In Hull, you can visit Story Street Medical Practice, between 8am – 8pm without an appointment. The practice sees both registered and unregistered patients and is open 7 days a week and over bank holidays. For more information, click here.

Story Street Medical Practice, Wilberforce Health Centre, 6 – 10 Story Street, Hull, HU1 3SA

01482 335180

Out of hours service

The out of hours service is available for patients when doctors surgeries are closed from 6.30pm to 8.00am weekdays and all day at weekends and on Bank Holidays. If you need medical treatment that’s not an immediate emergency and cannot wait until the next day then access the out of hours GP by calling 111.

Minor Injuries Units

There are a number of minor injuries units (MIU) across Hull and East Riding. Highly skilled nurse practitioners treat a number of minor injuries, for patients over 12 months old, including:

  • ankle, hand, wrist, knee, and elbow injuries;
  • animal and insect bites;
  • burns and scalds;
  • cuts including those needing stitching;
  • eye complaints;
  • minor head injuries.

Click here for Hull MIU info                                                          Click here for East Riding MIU info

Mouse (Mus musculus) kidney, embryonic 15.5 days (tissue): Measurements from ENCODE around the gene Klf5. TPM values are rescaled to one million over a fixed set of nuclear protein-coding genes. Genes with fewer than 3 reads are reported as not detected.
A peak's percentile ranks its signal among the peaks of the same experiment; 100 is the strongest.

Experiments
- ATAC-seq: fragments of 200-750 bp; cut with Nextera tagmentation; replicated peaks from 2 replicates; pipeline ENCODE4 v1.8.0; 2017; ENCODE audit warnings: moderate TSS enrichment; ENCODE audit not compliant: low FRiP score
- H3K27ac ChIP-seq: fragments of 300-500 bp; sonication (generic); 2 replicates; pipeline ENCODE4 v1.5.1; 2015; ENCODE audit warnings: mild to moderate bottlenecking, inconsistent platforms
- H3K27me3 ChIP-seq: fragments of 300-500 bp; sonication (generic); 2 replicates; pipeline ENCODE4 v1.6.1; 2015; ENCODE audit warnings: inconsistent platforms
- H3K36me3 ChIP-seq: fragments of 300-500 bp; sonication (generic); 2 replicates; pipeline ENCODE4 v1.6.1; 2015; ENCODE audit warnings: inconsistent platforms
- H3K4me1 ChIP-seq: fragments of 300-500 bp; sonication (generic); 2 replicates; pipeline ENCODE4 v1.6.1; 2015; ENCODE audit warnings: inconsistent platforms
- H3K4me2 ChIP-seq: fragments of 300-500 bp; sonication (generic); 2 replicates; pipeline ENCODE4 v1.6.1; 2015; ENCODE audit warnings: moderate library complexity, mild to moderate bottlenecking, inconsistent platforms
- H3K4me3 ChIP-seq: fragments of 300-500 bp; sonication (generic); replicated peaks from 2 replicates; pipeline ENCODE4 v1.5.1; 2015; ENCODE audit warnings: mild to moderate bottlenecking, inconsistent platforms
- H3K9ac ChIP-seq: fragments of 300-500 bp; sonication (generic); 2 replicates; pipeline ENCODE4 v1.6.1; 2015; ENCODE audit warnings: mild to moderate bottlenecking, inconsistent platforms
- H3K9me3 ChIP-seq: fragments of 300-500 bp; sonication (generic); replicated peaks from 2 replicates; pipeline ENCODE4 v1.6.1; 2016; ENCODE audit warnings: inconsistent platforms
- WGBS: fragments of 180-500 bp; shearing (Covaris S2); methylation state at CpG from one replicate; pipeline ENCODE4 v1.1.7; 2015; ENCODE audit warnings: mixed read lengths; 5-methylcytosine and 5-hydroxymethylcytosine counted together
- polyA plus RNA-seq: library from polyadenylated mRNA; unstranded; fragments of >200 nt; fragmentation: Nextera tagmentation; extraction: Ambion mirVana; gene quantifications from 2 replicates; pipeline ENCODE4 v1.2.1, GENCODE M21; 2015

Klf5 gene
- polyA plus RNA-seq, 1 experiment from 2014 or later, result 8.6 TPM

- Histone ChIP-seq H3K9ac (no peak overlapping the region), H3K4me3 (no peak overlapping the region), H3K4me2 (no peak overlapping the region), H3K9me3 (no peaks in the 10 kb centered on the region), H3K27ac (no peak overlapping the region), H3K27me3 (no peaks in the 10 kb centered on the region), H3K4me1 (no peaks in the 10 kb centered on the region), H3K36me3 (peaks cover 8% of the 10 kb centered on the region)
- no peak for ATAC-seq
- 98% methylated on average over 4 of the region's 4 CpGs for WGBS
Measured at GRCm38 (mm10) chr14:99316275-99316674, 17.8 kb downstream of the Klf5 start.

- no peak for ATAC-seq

A&E, Emergency Department and 999

For life threatening and emergency situations, such as but not exclusively: loss of consciousness, acute confused state, fits, chest pain, breathing difficulties and severe bleeding, call 999 or visit your closest A&E or Emergency Department (ED) immediately.

If you’re not sure whether it’s an emergency, call 111 for advice.

Keep warm, keep in touch, keep well

Being prepared for the cold weather and keeping warm, can help make you less vulnerable to illnesses that are more common in winter.

Heat your home to at least 18°C (65°F), if you can, and try to keep the room you spend most of your time in slightly warmer. The Citizens Advice Bureau can help you to make sure you’re receiving all the help you’re entitled to for heating your home. Call them on: 01482 224608

Did you know a third of elderly people never or only occasionally socialise with family or friends? This means that those most at risk can be slow in seeking help once unwell and increase their risk of becoming seriously ill. Keep in touch with elderly relatives, neighbours and friends throughout the winter season to support them in keeping well this winter by getting their flu jab, seeking medical advice as soon as they need it and keeping warm.

Keep well this winter by following this advice for common winter illnesses: